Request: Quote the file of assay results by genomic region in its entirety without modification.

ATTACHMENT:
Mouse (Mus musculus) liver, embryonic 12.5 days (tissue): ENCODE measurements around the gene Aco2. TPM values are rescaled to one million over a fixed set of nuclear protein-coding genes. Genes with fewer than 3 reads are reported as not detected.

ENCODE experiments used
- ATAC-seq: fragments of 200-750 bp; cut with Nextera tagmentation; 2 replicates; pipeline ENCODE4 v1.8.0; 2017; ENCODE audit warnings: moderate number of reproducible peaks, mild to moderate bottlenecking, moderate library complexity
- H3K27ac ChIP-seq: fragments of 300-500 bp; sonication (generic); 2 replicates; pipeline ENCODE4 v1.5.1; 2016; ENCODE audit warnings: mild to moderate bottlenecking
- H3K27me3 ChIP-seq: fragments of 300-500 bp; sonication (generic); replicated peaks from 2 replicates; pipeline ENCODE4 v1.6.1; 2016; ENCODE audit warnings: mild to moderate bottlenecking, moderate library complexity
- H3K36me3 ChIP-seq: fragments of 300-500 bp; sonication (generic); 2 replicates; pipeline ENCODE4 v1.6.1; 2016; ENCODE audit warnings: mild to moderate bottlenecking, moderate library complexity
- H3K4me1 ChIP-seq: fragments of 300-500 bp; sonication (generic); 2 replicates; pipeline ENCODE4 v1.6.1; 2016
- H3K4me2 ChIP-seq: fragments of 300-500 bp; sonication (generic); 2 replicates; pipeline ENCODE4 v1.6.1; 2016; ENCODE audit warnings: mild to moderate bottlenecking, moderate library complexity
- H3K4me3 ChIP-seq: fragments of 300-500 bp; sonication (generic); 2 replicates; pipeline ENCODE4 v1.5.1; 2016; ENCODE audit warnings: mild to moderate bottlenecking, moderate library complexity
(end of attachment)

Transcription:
Mouse (Mus musculus) liver, embryonic 12.5 days (tissue): ENCODE measurements around the gene Aco2. TPM values are rescaled to one million over a fixed set of nuclear protein-coding genes. Genes with fewer than 3 reads are reported as not detected.

ENCODE experiments used
- ATAC-seq: fragments of 200-750 bp; cut with Nextera tagmentation; 2 replicates; pipeline ENCODE4 v1.8.0; 2017; ENCODE audit warnings: moderate number of reproducible peaks, mild to moderate bottlenecking, moderate library complexity
- H3K27ac ChIP-seq: fragments of 300-500 bp; sonication (generic); 2 replicates; pipeline ENCODE4 v1.5.1; 2016; ENCODE audit warnings: mild to moderate bottlenecking
- H3K27me3 ChIP-seq: fragments of 300-500 bp; sonication (generic); replicated peaks from 2 replicates; pipeline ENCODE4 v1.6.1; 2016; ENCODE audit warnings: mild to moderate bottlenecking, moderate library complexity
- H3K36me3 ChIP-seq: fragments of 300-500 bp; sonication (generic); 2 replicates; pipeline ENCODE4 v1.6.1; 2016; ENCODE audit warnings: mild to moderate bottlenecking, moderate library complexity
- H3K4me1 ChIP-seq: fragments of 300-500 bp; sonication (generic); 2 replicates; pipeline ENCODE4 v1.6.1; 2016
- H3K4me2 ChIP-seq: fragments of 300-500 bp; sonication (generic); 2 replicates; pipeline ENCODE4 v1.6.1; 2016; ENCODE audit warnings: mild to moderate bottlenecking, moderate library complexity
- H3K4me3 ChIP-seq: fragments of 300-500 bp; sonication (generic); 2 replicates; pipeline ENCODE4 v1.5.1; 2016; ENCODE audit warnings: mild to moderate bottlenecking, moderate library complexity